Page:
Upholding the Civil Rights Act — One California Client at a Time
Your civil rights cannot be infringed by an employer, government agency, or other institution. The Civil Rights Act and other federal and state laws guarantee equal protection for all citizens, regardless of their age, gender, race, or creed, among other protected characteristics. Allred, Maroko & Goldberg has been instrumental in expanding civil rights protections in America for the past 40 years. Our cases represent the vanguard in transforming the civil rights landscape for women, minorities, the LGBTQ community, and immigrants. Our long history of significant cases include:
- Same-sex marriage (March 4, 2008): For almost four hours, the California Supreme Court heard arguments regarding the right of same-sex couples to marry. Partners Gloria Allred, Michael Maroko, and John West were prominent among the advocates appearing before the court, representing clients Robin Tyler, Diane Olson, Rev. Troy Perry, and Phillip Ray DeBlieck. The California Supreme Court ruled in favor of same-sex couples right to marry, in what the media called the biggest civil rights case in decades.
- Following the November 2008 passage of California Proposition 8, which restricted marriage exclusively to couples consisting of a man and a woman, AMG did not give up the fight. We filed a lawsuit with the California Supreme Court arguing that Proposition 8 was unconstitutional because it does not provide equal protection to same-sex couples.
- AMG has brought claims against President Donald Trump, Bill Cosby, Floyd Mayweather Jr., and Robert Fillner (the former Mayor of San Diego), among other well-known individuals.
- Jenna Talackova v. Miss Universe Canada: In 2012, AMG fought and won Ms. Talackova’s right to compete in the Miss Universe Canada competition as a transgender woman.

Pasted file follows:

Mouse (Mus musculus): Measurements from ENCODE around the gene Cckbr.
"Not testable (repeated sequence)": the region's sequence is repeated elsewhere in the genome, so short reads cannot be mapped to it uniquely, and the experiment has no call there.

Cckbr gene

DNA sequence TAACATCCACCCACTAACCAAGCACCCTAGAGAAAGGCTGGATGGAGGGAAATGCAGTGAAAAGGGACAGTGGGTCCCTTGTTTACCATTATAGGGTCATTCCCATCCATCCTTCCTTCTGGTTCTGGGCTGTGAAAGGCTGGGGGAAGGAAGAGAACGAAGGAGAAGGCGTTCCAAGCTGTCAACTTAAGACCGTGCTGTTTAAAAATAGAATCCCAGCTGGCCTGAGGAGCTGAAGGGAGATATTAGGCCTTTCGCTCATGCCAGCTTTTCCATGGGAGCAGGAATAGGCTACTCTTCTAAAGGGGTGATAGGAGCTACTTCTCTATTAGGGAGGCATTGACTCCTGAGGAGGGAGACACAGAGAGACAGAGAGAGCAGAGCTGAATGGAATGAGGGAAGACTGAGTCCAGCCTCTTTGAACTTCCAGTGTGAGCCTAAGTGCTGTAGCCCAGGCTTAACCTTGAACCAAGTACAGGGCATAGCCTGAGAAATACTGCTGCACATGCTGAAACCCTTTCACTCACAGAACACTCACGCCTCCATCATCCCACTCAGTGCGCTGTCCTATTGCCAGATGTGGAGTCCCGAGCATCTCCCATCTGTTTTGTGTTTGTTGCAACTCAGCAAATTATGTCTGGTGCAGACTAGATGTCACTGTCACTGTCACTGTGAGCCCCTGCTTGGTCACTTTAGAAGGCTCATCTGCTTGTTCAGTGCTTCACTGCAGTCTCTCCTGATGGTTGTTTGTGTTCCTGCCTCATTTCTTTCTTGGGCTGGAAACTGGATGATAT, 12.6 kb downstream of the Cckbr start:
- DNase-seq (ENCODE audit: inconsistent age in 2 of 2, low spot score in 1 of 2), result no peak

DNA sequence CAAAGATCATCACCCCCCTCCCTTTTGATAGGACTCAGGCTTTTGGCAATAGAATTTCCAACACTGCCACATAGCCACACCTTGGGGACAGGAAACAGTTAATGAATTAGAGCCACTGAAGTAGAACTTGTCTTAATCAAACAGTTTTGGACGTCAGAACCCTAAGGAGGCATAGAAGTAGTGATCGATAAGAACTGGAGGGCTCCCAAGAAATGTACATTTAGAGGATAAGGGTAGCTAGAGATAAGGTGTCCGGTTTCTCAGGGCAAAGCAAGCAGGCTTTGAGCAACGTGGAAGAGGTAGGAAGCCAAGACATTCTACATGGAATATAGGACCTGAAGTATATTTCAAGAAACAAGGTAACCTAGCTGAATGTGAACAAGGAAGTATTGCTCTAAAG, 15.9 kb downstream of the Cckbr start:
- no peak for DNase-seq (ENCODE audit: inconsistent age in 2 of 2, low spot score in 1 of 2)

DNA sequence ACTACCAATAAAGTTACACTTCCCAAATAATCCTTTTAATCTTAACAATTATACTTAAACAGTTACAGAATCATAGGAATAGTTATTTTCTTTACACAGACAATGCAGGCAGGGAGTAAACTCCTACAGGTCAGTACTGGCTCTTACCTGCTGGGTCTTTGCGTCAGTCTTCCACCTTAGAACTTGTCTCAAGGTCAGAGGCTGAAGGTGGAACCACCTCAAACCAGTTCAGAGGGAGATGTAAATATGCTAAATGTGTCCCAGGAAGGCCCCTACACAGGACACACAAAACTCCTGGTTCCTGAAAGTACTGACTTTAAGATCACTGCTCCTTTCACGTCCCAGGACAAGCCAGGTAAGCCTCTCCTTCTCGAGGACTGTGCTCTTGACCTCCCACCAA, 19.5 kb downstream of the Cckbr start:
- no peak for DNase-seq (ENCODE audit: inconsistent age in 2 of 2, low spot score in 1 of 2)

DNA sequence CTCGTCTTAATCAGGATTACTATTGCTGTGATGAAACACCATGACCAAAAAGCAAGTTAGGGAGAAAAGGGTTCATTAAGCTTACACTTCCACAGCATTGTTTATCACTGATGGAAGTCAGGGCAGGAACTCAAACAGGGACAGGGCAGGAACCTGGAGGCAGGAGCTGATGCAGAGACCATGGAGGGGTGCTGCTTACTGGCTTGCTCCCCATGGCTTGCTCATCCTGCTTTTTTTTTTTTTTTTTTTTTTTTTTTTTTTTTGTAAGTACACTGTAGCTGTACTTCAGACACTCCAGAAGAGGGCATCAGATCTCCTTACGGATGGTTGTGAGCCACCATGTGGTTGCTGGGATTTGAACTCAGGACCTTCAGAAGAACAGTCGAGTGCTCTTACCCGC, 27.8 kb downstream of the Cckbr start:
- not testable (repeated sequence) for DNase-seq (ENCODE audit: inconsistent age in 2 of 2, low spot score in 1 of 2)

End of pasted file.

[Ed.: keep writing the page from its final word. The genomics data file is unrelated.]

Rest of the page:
- Nicky Diaz Santillian v. Meg Whitman: In 2009, AMG represented Ms. Diaz Santillian who had worked as Whitman’s housekeeper and nanny for nine years. Ms. Diaz Santillian alleged that Ms. Whitman knew about her status as an undocumented worker for years, and then terminated her in 2009 because she was running to become governor at that time.
- Hunter Tylo v. Spelling Entertainment Group, Inc.: Ms. Tylo was awarded nearly $5 million in damages. Hunter Tylo v. The Superior Court of Los Angeles County, 55 Cal. App.4th 1379, 64 Cal.Rptr.2d 731 (1997). This was a significant victory for persons suing their employers; the Court of Appeals made it clear that it will not allow employers to engage in “fishing expeditions” during the discovery phase of litigation.
- Rita Milla and the Seven Priests: In 1984, AMG represented Rita Milla in a 20-year battle with the Catholic Church to bring the priests who sexually abused her to justice and determine which of them fathered her child.
- Arlene Moorman v. Mike Tyson: In 2001, AMG represented a woman who claimed she was raped by Mike Tyson in her criminal case against him.
- Friars Club: In 1987, AMG challenged the men-only membership club and Gloria Allred became the first dues-paying woman member.